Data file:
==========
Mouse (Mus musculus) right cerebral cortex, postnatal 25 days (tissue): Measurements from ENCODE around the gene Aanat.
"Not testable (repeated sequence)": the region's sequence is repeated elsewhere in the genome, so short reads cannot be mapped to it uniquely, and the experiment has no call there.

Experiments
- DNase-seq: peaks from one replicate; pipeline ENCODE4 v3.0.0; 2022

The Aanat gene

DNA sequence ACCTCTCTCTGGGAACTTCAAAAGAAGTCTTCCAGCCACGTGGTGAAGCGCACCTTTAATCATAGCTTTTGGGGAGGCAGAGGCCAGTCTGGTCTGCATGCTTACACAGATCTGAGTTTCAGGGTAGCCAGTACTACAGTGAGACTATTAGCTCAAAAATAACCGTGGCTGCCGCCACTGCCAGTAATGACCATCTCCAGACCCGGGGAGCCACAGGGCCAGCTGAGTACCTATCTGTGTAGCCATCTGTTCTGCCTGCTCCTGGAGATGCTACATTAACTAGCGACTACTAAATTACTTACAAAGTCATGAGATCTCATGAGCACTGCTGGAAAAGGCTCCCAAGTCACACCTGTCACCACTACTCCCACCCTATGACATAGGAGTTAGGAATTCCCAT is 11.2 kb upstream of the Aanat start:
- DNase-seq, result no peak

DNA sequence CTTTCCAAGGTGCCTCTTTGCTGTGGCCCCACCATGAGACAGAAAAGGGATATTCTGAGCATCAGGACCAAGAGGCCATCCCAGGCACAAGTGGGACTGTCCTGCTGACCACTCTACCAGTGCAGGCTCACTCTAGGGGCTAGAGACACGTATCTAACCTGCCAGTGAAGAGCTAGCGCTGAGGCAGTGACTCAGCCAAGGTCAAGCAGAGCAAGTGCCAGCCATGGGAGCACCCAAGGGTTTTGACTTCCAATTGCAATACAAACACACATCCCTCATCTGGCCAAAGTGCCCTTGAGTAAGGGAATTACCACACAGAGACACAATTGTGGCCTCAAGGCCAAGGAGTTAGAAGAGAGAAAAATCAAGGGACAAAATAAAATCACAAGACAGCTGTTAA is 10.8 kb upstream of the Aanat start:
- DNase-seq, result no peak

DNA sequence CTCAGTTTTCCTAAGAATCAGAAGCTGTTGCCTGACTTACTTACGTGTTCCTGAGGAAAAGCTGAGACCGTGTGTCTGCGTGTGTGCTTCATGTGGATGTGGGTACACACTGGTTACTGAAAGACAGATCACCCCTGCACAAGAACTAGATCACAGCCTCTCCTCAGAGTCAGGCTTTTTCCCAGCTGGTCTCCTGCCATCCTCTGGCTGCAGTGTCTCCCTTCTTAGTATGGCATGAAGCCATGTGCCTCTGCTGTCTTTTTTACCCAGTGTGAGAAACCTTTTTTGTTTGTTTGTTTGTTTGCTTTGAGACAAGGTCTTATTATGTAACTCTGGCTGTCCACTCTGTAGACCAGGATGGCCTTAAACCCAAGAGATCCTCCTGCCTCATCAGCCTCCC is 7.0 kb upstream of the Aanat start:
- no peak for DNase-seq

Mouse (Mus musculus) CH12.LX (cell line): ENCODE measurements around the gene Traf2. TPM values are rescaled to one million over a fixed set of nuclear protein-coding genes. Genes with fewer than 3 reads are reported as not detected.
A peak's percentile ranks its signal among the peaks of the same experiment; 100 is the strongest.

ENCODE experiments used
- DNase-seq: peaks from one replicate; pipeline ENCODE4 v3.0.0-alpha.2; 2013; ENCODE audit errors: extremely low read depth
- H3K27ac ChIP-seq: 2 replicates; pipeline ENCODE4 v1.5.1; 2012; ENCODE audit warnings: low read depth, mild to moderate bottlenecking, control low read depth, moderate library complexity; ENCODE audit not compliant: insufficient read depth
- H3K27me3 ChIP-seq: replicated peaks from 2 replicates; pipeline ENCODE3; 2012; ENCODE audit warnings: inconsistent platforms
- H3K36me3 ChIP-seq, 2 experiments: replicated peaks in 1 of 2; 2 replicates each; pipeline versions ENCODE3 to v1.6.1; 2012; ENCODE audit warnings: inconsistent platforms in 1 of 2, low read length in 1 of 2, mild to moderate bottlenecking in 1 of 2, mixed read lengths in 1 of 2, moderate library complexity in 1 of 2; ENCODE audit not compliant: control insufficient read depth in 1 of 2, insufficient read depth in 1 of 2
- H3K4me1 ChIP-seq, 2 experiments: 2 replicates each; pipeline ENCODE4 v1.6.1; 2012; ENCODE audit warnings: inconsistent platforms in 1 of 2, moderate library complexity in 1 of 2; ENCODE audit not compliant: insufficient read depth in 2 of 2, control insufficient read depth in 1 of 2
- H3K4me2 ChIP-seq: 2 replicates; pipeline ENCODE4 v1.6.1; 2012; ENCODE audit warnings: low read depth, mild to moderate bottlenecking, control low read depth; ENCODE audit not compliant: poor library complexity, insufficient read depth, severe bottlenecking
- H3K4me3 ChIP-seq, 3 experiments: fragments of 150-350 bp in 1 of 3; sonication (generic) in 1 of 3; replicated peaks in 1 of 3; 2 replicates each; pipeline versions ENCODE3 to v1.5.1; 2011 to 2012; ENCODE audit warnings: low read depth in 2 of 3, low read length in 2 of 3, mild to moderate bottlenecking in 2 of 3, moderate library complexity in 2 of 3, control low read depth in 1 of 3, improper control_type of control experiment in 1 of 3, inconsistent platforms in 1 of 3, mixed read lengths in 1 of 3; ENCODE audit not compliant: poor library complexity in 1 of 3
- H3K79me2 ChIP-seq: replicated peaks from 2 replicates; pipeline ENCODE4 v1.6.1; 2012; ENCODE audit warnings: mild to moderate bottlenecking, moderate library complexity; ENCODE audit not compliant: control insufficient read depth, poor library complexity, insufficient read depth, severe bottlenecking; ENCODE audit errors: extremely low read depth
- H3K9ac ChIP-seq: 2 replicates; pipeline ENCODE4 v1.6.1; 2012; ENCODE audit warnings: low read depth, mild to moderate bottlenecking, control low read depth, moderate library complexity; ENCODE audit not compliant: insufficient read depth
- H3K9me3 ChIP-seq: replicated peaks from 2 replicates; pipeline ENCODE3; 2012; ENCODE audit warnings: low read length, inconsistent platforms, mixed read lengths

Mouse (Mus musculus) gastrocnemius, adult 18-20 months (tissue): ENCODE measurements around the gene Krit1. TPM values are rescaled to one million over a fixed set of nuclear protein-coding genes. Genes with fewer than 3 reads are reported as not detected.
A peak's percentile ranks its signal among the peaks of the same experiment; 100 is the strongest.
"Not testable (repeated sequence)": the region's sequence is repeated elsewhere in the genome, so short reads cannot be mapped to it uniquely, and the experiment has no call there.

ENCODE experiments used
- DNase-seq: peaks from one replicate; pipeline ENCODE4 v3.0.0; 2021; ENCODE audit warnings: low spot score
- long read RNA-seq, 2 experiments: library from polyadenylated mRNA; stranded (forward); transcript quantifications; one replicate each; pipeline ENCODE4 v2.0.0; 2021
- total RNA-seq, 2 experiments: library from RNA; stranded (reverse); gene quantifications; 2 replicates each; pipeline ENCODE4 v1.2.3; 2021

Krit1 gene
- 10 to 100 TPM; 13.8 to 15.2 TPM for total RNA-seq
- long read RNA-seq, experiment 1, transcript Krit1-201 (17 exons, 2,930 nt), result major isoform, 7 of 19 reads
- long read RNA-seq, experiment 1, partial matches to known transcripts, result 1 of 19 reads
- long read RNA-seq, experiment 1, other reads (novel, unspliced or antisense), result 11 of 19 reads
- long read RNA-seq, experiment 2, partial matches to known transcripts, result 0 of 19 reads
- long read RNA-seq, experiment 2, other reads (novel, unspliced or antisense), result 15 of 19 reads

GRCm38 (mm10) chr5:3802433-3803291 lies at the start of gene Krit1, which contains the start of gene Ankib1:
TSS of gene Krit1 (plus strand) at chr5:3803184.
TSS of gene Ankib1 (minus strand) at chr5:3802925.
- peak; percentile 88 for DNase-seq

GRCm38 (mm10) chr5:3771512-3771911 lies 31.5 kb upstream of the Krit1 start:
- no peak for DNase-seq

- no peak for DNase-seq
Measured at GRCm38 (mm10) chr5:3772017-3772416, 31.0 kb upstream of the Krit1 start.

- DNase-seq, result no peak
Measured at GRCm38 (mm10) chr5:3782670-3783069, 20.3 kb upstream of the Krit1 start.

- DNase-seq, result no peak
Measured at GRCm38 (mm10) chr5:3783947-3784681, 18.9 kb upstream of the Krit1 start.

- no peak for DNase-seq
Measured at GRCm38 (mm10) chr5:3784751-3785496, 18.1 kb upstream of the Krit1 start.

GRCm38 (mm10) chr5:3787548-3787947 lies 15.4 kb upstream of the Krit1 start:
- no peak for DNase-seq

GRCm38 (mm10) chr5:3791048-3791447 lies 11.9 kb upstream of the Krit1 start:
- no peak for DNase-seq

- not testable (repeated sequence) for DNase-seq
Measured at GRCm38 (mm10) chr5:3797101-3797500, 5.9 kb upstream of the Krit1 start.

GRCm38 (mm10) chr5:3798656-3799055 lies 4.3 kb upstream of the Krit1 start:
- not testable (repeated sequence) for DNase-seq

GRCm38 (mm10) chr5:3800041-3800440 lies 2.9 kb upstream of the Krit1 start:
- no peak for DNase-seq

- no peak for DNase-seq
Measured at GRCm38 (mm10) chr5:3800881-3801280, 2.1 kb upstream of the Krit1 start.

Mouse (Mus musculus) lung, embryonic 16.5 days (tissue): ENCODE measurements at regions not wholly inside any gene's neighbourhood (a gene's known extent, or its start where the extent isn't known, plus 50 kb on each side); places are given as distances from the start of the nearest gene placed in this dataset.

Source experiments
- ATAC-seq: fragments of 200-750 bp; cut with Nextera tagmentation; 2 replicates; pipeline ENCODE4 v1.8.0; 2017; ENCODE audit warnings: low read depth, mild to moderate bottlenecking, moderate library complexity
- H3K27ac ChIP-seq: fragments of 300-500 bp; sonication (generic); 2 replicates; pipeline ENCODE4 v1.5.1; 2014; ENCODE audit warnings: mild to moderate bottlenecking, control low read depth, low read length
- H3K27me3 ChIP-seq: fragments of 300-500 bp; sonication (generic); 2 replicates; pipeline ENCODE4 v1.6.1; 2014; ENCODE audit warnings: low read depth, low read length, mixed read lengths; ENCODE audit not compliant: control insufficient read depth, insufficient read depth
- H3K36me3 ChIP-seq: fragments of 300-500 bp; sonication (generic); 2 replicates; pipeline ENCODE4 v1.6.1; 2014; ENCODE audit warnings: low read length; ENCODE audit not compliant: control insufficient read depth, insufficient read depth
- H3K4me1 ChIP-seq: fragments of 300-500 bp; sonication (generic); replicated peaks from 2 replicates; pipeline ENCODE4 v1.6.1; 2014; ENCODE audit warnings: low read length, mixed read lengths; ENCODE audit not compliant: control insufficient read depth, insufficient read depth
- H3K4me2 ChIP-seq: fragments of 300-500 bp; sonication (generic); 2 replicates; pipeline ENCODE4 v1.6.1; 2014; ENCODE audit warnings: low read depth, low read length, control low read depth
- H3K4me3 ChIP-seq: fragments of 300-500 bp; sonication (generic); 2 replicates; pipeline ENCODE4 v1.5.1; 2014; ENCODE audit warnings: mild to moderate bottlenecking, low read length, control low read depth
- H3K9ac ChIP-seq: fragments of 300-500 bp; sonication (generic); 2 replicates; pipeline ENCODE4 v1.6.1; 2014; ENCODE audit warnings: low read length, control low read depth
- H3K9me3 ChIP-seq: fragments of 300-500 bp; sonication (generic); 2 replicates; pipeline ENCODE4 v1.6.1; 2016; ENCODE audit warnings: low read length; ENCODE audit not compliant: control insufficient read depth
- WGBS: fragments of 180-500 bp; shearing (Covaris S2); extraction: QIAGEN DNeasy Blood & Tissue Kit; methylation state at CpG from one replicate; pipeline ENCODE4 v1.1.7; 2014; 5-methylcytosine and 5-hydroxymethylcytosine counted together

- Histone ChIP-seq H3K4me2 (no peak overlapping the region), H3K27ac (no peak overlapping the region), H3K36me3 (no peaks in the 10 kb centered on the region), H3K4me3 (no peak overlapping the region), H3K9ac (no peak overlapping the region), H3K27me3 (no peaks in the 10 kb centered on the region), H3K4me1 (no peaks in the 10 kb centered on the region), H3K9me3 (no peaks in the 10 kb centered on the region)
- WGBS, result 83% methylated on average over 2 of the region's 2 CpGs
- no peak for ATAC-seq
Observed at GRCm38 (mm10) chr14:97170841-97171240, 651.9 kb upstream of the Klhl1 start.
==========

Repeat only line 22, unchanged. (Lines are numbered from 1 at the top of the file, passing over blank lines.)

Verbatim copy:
- H3K79me2 ChIP-seq: replicated peaks from 2 replicates; pipeline ENCODE4 v1.6.1; 2012; ENCODE audit warnings: mild to moderate bottlenecking, moderate library complexity; ENCODE audit not compliant: control insufficient read depth, poor library complexity, insufficient read depth, severe bottlenecking; ENCODE audit errors: extremely low read depth